by Josiah Bonifas, MBA student
School can be taxing, both physically and mentally. As our minds stress our bodies tend to stress and breakdown as well. Life becomes a constant struggle to balance good grades, proper rest, and social interaction. On top of that, many students are usually involved in some sort of part time or full-time job. As a 1st year Grad Student I have paid my dues, thus I know firsthand how busy life can get. We end up so overwhelmed by the things we need to get done that we will often neglect to take care of ourselves. I know what you’re thinking. “This guy better not tell me that I should be working out.” Well I won’t say that exactly, but I will say that we should all be taking time to build healthy habits and take care of our bodies. Consider it a long-term investment, just as our studies are.
Mental and physical health are interconnected as study after study shows. Maintaining a healthy lifestyle will help you function better in your studies, and your profession. I know that the idea of even stepping into the gym or making time to work out seems crazy, but there are other things that you can do to start building better habits.
First step is to get up and move throughout the day. I don’t mean like walking from class to class. I mean frequent stretches throughout studying and working. If you can switch it up and work while standing for a bit, give it a shot. Dr. James Levine is credited with the mantra “sitting is the new smoking”. He has studied the adverse effects of our lifestyles for years and is known for inventing the treadmill desk. Because of his extensive studies Dr. Levine declared “Sitting is more dangerous than smoking, kills more people than HIV and is more treacherous than parachuting. We are sitting ourselves to death.” I encourage you to look him up and read further into it if you have time.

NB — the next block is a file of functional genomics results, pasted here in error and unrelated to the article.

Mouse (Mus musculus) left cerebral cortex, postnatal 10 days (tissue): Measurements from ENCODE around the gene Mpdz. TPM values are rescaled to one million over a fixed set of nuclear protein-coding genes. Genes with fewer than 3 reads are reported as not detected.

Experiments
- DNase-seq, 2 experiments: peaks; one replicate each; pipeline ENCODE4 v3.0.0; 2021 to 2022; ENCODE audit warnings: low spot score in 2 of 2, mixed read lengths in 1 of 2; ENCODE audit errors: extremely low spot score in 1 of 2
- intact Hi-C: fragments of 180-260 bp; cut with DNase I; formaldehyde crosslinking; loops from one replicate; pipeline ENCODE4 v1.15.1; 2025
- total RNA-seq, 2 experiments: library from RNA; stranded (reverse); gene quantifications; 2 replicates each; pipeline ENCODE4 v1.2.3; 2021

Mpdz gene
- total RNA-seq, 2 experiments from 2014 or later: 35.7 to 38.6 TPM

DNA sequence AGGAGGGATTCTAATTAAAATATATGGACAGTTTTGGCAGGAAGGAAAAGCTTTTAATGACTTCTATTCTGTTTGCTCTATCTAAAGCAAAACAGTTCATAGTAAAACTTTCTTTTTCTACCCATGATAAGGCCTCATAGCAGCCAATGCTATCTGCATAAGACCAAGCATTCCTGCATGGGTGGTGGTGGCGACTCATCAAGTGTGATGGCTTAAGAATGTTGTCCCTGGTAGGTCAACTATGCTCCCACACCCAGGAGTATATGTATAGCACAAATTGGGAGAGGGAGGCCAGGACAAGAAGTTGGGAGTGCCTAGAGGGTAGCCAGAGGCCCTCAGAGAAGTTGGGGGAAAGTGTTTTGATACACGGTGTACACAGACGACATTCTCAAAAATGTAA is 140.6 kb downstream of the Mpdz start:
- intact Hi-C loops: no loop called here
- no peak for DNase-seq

Another step to take to boost your physical health is sweating. I know it sounds a bit gross but sweating has many positive impacts on the human body. Sweating can boost your overall mood and improve mental focus. This can come in the form of working out, or even using RIT’s sauna. Dr. Rhonda Patrick, a health specialist, has studied the effects of physical exertion on the human body. She found a correlation with sweating and mood, productivity, and longevity. She also found that sitting in a sauna provides the same benefits. She encourages people to sit in a sauna 3-5 times a week to boosts overall health. RIT has a sauna available to all students in the Fitness center locker rooms. Although working out provides you with more benefits then the sauna, if you don’t have time to work out try taking some time in the sauna as an alternative.
Other steps you can take to start increasing your physical health are just as easy as the last two. Start by setting small goals and try to hit them each week. Generally, a rule of thumb for remaining active is trying to walk 10,000 steps a day. We all carry our phones with us most of the time, so this shouldn’t be too hard to track. Another step is mapping out a workout plan and trying to get into the gym 2 to 3 times a week. Even if it’s just a quick 10-minute workout, it’ll help build the habit. Lastly be more mindful of your sugar intake and what you are eating. You don’t need to be on a hardcore diet to be healthier. Simply removing soda products, eating a few more vegetables, or not eating late night snacks can help. Whatever you do, implement it in small increments. You might find that it is easier to start forming new habits if you take it slowly rather than trying it all at once. Focus on hitting one or two goals a month, and you’ll be surprised at how quickly they become part of your lifestyle.